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Treats for spring break campers

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Camping over spring break? That doesn't mean you're limited to eating granola bars and dry cereal.


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MARCH 27, 2013

Going camping, backpacking or day-tripping this spring break? If you’re thinking of packing chips and mountains of cereal to satiate you on the road, think again. With a bit of cooking and planning ahead of time, you can feast healthfully and affordably wherever you adventure.

If you’re going on a long trip, make sure to think about preserving some perishable foods like vegetables, fruits and meat. Bring a cooler that you can fill with ice along the way, especially if you’re camping in an arid environment like the desert.

Make sure to incorporate essential nutrients into your diet — protein-rich food like nuts and beans, as well as fruits like oranges and apples to provide vitamins and minerals.

Whole grains cooked ahead of time, like brown rice and quinoa, help as a foundation for any meal during the trip. Throw some cheese and veggies on top for dinner, or mix in honey and dried fruit for a sweeter, heartier breakfast.

Remember to bring the forgettables — cooking oil, salt, pepper, brown sugar, honey and spices (seal in jars or bottles and label) are essential to bring if you plan to cook during your trip. Aluminum foil is also extremely helpful for packing lunches and roasting veggies in the fire. And don’t forget utensils, knives, plates, cups, spatulas, napkins and small pots and pans.

Play it smart. Plan meals that utilize the freshest, most perishable ingredients — like salads, vegetable wraps and eggs — at the beginning of your trip. Save meals like soup, beans and oats for the latter end of the adventure, as these stay good longer.

Here are some easy ideas for camping meals and snacks:

Oatmeal: If you have a camp stove, boil water and mix in oats for a simple breakfast staple. Top with raisins, dried cranberries, nuts, granola, ground flax or milk to liven up your rustic meal.
Quick cooking grains: Couscous, minute rice, quinoa and polenta are all easy to boil and pair well with other ingredients.
Beans: Pre-cook beans like black beans, chickpeas, or kidney beans for a hearty chili or as a side. Or bring a can.
Cheese: Hard cheeses like parmesan, Swiss and cheddar stay good longer than softer cheeses and taste great in wraps, burritos, sandwiches and chili.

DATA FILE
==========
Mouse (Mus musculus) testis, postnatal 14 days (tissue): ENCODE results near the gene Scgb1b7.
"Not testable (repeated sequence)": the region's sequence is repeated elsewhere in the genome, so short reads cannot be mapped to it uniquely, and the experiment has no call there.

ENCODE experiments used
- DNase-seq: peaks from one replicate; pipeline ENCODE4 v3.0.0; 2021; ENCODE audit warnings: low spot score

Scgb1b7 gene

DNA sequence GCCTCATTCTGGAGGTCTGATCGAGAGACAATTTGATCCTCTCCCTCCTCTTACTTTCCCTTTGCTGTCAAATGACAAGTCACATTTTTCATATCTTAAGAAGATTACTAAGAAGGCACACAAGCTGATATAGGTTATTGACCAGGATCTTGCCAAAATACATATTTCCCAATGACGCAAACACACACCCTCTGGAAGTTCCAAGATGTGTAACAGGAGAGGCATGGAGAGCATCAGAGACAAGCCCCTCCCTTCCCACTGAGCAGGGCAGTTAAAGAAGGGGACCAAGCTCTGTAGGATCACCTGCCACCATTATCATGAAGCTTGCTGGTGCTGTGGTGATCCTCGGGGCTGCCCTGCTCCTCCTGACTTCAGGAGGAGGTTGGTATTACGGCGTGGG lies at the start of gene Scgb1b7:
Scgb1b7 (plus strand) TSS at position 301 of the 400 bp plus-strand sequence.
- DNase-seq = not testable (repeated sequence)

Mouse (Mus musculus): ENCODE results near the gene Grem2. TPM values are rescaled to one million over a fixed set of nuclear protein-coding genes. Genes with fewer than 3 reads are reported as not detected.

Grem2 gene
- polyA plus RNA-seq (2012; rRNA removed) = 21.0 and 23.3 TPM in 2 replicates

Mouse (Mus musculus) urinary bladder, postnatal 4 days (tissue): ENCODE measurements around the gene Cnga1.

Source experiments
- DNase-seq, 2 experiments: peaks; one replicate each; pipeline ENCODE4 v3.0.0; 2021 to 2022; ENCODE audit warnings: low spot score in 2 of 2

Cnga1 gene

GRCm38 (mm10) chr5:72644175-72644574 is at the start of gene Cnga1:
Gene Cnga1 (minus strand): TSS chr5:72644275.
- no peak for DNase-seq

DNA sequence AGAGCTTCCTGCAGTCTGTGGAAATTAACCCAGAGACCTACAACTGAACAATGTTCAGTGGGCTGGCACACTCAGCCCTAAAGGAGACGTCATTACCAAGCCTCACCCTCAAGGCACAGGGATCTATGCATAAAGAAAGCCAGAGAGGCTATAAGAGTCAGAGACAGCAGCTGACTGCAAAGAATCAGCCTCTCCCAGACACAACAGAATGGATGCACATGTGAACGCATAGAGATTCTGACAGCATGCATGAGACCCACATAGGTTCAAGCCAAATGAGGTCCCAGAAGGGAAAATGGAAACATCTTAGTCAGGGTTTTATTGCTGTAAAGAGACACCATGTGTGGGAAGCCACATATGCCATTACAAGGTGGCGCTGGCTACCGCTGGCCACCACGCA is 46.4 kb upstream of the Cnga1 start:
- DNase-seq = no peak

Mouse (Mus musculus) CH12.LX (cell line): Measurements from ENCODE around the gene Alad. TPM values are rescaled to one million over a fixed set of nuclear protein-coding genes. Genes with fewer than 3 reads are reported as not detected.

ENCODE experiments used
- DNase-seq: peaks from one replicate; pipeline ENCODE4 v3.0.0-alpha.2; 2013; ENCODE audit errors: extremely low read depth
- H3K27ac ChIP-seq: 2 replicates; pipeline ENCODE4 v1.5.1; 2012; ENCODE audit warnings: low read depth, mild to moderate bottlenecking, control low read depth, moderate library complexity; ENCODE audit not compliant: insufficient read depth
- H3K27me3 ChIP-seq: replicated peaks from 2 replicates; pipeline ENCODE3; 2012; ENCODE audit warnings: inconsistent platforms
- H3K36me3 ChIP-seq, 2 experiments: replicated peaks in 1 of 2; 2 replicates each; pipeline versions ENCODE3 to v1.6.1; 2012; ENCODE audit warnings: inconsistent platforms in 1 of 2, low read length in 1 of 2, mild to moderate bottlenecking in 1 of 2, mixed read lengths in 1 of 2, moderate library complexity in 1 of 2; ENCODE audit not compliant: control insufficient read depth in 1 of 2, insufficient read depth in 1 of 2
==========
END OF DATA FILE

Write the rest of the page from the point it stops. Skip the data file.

Pita bread and tortillas: Make a quick veggie wrap with hummus and raw veggies, or add some cheese to make a quesadilla.
Dried pasta and sauce: This makes for an easy yet delicious meal in your home or in the mountains. You could also make a pasta salad beforehand dressed with olive oil and veggies.
Eggs: If you have a safe place in which to transport eggs, bring them for a tasty breakfast scramble or add them to breakfast burritos.
Jerky: Beef, turkey, bison or tofu will stay good and provide much-needed protein.
Sturdy vegetables: Carrots, cabbage, bell peppers and cucumbers all travel well. Bring potatoes or sweet potatoes to roast in a campfire. Just poke the potato with a fork, wrap in foil and place in the fire, rotating until soft in the middle.
Sturdy fruits: Apples, oranges and grapefruits hold up just as well. Good for take-along snacks.
Nuts: Almonds, cashews, walnuts and peanuts are among your many choices. Eat them alone or add them into a trail mix.
Dried fruit: Raisins, cranberries, cherries, mango and figs are all delicious and packed with energy.
Granola and cereal: Hearty and filling cereals that are low in sugar keep you satisfied and energetic for long treks. Make some homemade granola to snack on or eat for breakfast.
Granola bars: Pack some energy-dense bars that are low in sugar and high in protein, like Clif Bars, Larabars or homemade granola bars.
Pancake mix: Bring some “just add water” mix or make your own to bring along.
Chocolate-covered anything: Coated nuts, espresso beans and dried fruit serve as instant desserts or snacks.
Condiments: Bring sauces like mustard and ketchup in small containers or single-serving packets.
Tea and hot chocolate packets: Just add hot water and enjoy by the fire.
Coffee: If you need your morning coffee, even in the woods, bring instant coffee or make some rustic campfire coffee.
S’mores: Obviously. Graham crackers, chocolate and marshmallows. Bring wire hangers to fashion into campfire sticks.
Trail mix: There are plenty of store-bought mixes, but try making your own with this recipe.

Ultimate Trek Mix Recipe
1 cup almonds or slivered almonds
¾ cup walnuts or walnut pieces
¾ cup shelled pistachios
½ cup coconut flakes
½ cup dried cranberries
½ cup dried cherries or raisins
½ cup shelled pumpkin seeds or sunflower seeds
¾ cup dark or semisweet chocolate chips
Mix everything together and munch.

Contact Christina Lubarsky at [email protected].

MARCH 27, 2013